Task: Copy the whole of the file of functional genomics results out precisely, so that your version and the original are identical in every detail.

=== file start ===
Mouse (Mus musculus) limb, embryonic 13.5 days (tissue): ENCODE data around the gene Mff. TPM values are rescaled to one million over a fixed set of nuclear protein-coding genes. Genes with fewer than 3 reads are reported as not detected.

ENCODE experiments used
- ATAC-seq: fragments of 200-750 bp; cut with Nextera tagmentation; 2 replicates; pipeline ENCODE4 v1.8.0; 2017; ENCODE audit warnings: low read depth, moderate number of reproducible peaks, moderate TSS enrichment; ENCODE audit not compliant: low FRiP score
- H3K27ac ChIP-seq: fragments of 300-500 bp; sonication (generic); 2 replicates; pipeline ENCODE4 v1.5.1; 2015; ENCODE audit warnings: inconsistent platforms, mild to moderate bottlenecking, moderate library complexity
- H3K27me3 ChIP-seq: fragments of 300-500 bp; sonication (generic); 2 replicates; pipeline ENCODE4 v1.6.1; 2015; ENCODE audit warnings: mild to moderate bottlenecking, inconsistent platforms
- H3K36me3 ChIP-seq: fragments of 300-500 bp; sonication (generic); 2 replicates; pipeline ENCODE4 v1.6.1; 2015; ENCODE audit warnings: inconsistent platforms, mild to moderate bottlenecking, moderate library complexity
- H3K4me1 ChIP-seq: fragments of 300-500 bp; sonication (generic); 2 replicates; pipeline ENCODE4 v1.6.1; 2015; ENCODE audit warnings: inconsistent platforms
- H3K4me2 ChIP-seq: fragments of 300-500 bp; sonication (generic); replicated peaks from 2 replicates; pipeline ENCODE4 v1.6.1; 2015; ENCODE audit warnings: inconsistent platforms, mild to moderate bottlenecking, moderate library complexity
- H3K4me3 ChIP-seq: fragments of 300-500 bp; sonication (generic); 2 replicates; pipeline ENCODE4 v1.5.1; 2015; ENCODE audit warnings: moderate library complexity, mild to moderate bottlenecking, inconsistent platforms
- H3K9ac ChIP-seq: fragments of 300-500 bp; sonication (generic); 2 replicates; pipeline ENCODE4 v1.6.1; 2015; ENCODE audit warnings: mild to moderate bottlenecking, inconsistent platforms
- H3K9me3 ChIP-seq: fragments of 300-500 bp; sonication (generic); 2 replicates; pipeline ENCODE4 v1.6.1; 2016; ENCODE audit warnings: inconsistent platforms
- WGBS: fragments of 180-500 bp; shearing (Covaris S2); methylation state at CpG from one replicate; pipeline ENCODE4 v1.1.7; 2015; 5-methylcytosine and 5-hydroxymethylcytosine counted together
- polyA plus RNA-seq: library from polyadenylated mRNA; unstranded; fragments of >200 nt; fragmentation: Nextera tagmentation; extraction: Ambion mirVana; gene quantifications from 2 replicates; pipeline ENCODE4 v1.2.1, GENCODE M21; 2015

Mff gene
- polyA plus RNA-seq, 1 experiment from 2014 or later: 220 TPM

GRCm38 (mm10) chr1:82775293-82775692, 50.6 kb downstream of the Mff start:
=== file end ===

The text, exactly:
Mouse (Mus musculus) limb, embryonic 13.5 days (tissue): ENCODE data around the gene Mff. TPM values are rescaled to one million over a fixed set of nuclear protein-coding genes. Genes with fewer than 3 reads are reported as not detected.

ENCODE experiments used
- ATAC-seq: fragments of 200-750 bp; cut with Nextera tagmentation; 2 replicates; pipeline ENCODE4 v1.8.0; 2017; ENCODE audit warnings: low read depth, moderate number of reproducible peaks, moderate TSS enrichment; ENCODE audit not compliant: low FRiP score
- H3K27ac ChIP-seq: fragments of 300-500 bp; sonication (generic); 2 replicates; pipeline ENCODE4 v1.5.1; 2015; ENCODE audit warnings: inconsistent platforms, mild to moderate bottlenecking, moderate library complexity
- H3K27me3 ChIP-seq: fragments of 300-500 bp; sonication (generic); 2 replicates; pipeline ENCODE4 v1.6.1; 2015; ENCODE audit warnings: mild to moderate bottlenecking, inconsistent platforms
- H3K36me3 ChIP-seq: fragments of 300-500 bp; sonication (generic); 2 replicates; pipeline ENCODE4 v1.6.1; 2015; ENCODE audit warnings: inconsistent platforms, mild to moderate bottlenecking, moderate library complexity
- H3K4me1 ChIP-seq: fragments of 300-500 bp; sonication (generic); 2 replicates; pipeline ENCODE4 v1.6.1; 2015; ENCODE audit warnings: inconsistent platforms
- H3K4me2 ChIP-seq: fragments of 300-500 bp; sonication (generic); replicated peaks from 2 replicates; pipeline ENCODE4 v1.6.1; 2015; ENCODE audit warnings: inconsistent platforms, mild to moderate bottlenecking, moderate library complexity
- H3K4me3 ChIP-seq: fragments of 300-500 bp; sonication (generic); 2 replicates; pipeline ENCODE4 v1.5.1; 2015; ENCODE audit warnings: moderate library complexity, mild to moderate bottlenecking, inconsistent platforms
- H3K9ac ChIP-seq: fragments of 300-500 bp; sonication (generic); 2 replicates; pipeline ENCODE4 v1.6.1; 2015; ENCODE audit warnings: mild to moderate bottlenecking, inconsistent platforms
- H3K9me3 ChIP-seq: fragments of 300-500 bp; sonication (generic); 2 replicates; pipeline ENCODE4 v1.6.1; 2016; ENCODE audit warnings: inconsistent platforms
- WGBS: fragments of 180-500 bp; shearing (Covaris S2); methylation state at CpG from one replicate; pipeline ENCODE4 v1.1.7; 2015; 5-methylcytosine and 5-hydroxymethylcytosine counted together
- polyA plus RNA-seq: library from polyadenylated mRNA; unstranded; fragments of >200 nt; fragmentation: Nextera tagmentation; extraction: Ambion mirVana; gene quantifications from 2 replicates; pipeline ENCODE4 v1.2.1, GENCODE M21; 2015

Mff gene
- polyA plus RNA-seq, 1 experiment from 2014 or later: 220 TPM

GRCm38 (mm10) chr1:82775293-82775692, 50.6 kb downstream of the Mff start: